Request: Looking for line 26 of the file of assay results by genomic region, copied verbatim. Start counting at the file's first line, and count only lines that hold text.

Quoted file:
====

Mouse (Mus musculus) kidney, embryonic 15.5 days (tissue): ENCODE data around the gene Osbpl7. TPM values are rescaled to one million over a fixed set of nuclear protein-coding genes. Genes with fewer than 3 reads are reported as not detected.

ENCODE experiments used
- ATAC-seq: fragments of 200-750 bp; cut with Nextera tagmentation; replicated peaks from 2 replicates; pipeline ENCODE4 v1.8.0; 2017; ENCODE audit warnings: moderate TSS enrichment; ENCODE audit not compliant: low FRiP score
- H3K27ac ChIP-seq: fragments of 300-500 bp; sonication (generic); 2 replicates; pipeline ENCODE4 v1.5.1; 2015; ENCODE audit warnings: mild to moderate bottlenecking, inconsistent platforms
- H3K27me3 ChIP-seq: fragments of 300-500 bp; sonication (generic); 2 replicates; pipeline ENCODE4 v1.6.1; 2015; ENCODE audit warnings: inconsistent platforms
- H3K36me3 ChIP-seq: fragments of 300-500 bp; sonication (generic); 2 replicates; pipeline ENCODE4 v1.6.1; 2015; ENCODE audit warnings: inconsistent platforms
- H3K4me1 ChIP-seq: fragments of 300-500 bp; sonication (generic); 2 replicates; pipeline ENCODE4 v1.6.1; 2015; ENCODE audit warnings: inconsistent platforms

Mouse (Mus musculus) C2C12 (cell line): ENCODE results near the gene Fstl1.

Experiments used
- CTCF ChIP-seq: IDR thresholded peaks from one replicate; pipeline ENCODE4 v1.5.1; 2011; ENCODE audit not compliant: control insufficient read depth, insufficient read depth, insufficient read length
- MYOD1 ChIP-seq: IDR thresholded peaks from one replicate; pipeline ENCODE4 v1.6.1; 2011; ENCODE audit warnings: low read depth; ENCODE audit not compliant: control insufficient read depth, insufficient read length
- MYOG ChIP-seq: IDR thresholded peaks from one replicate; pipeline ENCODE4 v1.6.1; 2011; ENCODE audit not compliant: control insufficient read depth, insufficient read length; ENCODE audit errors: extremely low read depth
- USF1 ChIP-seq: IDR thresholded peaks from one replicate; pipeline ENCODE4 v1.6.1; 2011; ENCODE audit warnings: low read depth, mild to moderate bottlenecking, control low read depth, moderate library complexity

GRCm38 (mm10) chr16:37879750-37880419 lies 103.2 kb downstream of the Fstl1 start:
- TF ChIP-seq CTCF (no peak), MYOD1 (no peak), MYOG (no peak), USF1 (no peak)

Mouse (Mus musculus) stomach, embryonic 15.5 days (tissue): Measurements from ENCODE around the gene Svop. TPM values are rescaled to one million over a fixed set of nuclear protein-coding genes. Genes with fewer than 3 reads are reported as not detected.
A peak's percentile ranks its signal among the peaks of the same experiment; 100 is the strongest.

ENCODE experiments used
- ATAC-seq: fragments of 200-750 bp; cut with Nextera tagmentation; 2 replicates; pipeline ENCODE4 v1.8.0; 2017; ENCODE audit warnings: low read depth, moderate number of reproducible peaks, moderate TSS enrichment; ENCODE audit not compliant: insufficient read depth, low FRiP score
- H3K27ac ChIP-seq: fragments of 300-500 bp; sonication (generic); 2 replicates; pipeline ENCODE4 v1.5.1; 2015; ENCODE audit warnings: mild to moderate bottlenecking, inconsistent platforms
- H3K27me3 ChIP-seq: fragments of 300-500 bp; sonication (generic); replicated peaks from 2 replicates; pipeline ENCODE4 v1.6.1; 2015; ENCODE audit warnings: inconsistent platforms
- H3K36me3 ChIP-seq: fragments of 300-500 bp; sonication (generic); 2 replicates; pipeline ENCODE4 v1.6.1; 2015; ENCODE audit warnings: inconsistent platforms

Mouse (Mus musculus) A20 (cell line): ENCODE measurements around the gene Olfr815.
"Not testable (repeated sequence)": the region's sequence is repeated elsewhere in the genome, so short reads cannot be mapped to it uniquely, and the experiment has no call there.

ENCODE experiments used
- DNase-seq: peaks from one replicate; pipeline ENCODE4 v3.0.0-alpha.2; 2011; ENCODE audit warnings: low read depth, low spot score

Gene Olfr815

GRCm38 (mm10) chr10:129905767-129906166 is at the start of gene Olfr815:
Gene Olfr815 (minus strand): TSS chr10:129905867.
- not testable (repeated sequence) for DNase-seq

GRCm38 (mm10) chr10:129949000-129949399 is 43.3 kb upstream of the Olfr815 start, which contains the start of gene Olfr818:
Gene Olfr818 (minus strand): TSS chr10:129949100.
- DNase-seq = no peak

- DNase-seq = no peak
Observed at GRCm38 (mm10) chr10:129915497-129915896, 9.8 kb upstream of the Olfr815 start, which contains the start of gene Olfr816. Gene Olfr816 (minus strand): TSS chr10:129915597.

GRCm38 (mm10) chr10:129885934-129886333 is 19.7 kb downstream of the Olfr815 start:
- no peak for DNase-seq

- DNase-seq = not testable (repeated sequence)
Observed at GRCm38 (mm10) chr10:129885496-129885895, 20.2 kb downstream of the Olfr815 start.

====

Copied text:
- DNase-seq: peaks from one replicate; pipeline ENCODE4 v3.0.0-alpha.2; 2011; ENCODE audit warnings: low read depth, low spot score